Research Highlights Testing That May Lessen Animal Use; SWANSEA UNIVERSITY IN JOINT STUDY ON NEW METHODS

Western Mail (Cardiff, Wales), February 16, 2012 | Go to article overview
Save to active project

Research Highlights Testing That May Lessen Animal Use; SWANSEA UNIVERSITY IN JOINT STUDY ON NEW METHODS


Byline: ROBIN TURNER

ANIMAL welfare groups have welcomed a major new research project into ways of testing for cancer-causing substances in everyday chemicals and cosmetics without using laboratory animals.

Swansea University's Institute of Life Science is working with Brunel University to develop testing methods based on how human - not animal - cells are affected by certain substances.

They believe it will substantially reduce animal testing. Screening of chemicals used in the cosmetic, drug, agrochemical, and consumer products industries for potentially cancer-causing ingredients (carcinogenicity testing) uses large numbers of animals.

It can involve up to 800 mice or rats for each substance, with about 12,500 animals used annually in Great Britain.

The European Cosmetics Association says five billion cosmetic products are bought by 380 million consumers across Europe each year.

EU legislation requires that each product sold is safe to humans.

For years this was done by testing on thousands of animals but under pressure from groups such as the RSPCA and others, various restrictions and bans have gradually been introduced.

The EU Cosmetics Directive calls for a ban on animal testing of all cosmetic ingredients by 2013.

Now, Professor Gareth Jenkins and his Swansea-based team with colleagues in Brunel have been awarded a pounds 900,000 grant by the National Centre for the Replacement, Refinement and Reduction of Animals in Research (NC3Rs).

Their aim is to find methods for assessing cancer risks in chemicals contained in cosmetics such as eye shadow and lipstick and other products without using animals.

Professor Jenkins plans to study how certain chemicals interrupt communication of human cells, possibly leading to cancer.

He will combine the information with currently available data to provide a better prediction of which chemicals are likely to be carcinogens.

The study is being done in collaboration with diagnostics and pharmaceutical giants Roche and GE Healthcare.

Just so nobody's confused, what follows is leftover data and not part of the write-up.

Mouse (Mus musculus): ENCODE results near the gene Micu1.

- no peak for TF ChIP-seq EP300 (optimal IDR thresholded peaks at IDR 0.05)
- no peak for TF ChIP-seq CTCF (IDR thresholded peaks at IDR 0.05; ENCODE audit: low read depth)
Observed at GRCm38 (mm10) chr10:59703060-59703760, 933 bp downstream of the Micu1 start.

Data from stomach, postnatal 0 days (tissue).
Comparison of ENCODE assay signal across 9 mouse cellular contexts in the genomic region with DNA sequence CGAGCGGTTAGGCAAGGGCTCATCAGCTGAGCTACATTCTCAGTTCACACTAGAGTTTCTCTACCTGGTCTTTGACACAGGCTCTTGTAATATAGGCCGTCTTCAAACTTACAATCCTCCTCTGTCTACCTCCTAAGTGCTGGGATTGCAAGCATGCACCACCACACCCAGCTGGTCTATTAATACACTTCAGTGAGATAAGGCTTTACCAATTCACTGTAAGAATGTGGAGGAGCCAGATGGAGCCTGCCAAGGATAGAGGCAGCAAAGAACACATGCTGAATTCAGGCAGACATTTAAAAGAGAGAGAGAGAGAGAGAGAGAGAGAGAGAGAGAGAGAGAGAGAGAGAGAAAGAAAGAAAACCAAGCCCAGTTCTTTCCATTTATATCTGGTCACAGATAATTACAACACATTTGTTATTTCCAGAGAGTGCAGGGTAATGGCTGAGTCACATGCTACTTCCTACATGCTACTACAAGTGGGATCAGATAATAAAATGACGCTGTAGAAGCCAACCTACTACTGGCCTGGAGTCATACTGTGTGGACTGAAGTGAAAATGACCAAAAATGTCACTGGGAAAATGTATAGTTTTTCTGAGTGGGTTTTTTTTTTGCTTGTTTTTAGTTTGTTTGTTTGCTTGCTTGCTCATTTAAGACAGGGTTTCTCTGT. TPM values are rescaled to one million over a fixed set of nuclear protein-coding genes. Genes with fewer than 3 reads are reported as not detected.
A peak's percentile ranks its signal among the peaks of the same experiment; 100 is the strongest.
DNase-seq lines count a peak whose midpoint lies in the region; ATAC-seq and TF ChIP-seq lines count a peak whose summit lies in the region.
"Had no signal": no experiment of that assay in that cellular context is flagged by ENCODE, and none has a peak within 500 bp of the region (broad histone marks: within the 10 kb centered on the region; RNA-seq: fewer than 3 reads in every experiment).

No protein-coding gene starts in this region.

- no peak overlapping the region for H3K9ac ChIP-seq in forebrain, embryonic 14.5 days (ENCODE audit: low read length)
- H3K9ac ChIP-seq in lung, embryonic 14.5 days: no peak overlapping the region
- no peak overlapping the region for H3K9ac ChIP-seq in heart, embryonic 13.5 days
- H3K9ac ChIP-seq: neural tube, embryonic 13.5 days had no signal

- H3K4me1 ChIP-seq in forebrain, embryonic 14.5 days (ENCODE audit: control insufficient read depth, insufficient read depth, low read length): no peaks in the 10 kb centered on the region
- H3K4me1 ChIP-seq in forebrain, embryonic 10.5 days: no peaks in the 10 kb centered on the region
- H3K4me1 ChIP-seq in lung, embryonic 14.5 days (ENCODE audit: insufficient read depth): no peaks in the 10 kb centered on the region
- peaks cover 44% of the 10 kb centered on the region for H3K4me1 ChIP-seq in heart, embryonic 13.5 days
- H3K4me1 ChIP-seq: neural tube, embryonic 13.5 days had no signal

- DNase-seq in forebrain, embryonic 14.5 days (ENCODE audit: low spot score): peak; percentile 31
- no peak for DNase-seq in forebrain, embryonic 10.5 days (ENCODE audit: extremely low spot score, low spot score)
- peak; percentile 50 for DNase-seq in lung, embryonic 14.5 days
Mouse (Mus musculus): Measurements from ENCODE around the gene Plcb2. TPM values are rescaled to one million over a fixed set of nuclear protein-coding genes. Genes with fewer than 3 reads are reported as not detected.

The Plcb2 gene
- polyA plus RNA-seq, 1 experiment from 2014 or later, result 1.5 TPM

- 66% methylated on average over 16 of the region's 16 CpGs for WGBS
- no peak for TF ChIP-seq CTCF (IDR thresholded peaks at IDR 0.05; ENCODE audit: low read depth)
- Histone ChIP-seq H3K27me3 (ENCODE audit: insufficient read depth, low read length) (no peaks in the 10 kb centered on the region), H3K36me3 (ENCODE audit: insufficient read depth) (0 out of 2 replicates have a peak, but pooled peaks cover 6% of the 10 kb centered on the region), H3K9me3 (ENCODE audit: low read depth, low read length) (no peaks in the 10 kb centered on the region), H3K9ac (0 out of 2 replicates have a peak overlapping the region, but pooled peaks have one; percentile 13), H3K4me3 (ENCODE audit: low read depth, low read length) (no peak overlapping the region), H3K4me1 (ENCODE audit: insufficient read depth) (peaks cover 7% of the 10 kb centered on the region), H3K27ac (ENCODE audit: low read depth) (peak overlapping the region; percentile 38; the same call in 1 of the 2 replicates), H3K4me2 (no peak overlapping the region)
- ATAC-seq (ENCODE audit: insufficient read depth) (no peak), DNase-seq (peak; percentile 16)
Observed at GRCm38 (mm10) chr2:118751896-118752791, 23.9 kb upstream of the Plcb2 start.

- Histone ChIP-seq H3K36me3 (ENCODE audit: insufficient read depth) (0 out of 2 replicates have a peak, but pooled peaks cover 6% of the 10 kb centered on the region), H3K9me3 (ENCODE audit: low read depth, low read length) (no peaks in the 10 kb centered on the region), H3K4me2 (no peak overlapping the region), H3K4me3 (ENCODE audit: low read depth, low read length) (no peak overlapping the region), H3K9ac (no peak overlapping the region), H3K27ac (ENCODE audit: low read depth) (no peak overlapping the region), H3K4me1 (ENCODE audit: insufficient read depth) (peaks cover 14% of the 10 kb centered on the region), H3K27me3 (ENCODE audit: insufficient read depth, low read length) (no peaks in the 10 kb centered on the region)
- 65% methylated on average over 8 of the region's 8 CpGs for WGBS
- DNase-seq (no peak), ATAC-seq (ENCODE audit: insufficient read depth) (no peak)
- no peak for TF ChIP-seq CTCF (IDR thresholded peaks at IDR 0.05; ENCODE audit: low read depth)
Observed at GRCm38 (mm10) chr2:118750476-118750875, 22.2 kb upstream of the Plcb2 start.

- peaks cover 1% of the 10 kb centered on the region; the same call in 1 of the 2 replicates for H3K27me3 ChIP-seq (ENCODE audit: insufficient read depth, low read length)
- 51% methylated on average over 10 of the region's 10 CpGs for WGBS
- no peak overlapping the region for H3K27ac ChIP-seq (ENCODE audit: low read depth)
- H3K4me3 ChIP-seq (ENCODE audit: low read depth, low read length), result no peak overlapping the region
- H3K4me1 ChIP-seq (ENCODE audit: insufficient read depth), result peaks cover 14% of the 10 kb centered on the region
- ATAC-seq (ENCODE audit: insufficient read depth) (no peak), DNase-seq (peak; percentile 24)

Professor Jenkins said: "This grant complements the work into animal replacement strategies already under way within the group I lead at the Institute of Life Science.

"Together, these efforts will help in designing better testing strategies to assess carcinogenicity without the need to use animals while at the same time safeguarding against human exposure to harmful chemicals.

The rest of this article is only available to active members of Questia

Sign up now for a free, 1-day trial and receive full access to:

  • Questia's entire collection
  • Automatic bibliography creation
  • More helpful research tools like notes, citations, and highlights
  • Ad-free environment

Already a member? Log in now.

Notes for this article

Add a new note
If you are trying to select text to create highlights or citations, remember that you must now click or tap on the first word, and then click or tap on the last word.
Loading One moment ...
Project items
Notes
Cite this article

Cited article

Style
Citations are available only to our active members.
Sign up now to cite pages or passages in MLA, APA and Chicago citation styles.

Cited article

Research Highlights Testing That May Lessen Animal Use; SWANSEA UNIVERSITY IN JOINT STUDY ON NEW METHODS
Settings

Settings

Typeface
Text size Smaller Larger
Search within

Search within this article

Look up

Look up a word

  • Dictionary
  • Thesaurus
Please submit a word or phrase above.
Print this page

Print this page

Why can't I print more than one page at a time?

While we understand printed pages are helpful to our users, this limitation is necessary to help protect our publishers' copyrighted material and prevent its unlawful distribution. We are sorry for any inconvenience.
Full screen

matching results for page

Cited passage

Style
Citations are available only to our active members.
Sign up now to cite pages or passages in MLA, APA and Chicago citation styles.

Cited passage

Welcome to the new Questia Reader

The Questia Reader has been updated to provide you with an even better online reading experience.  It is now 100% Responsive, which means you can read our books and articles on any sized device you wish.  All of your favorite tools like notes, highlights, and citations are still here, but the way you select text has been updated to be easier to use, especially on touchscreen devices.  Here's how:

1. Click or tap the first word you want to select.
2. Click or tap the last word you want to select.

OK, got it!

Thanks for trying Questia!

Please continue trying out our research tools, but please note, full functionality is available only to our active members.

Your work will be lost once you leave this Web page.

For full access in an ad-free environment, sign up now for a FREE, 1-day trial.

Already a member? Log in now.

Are you sure you want to delete this highlight?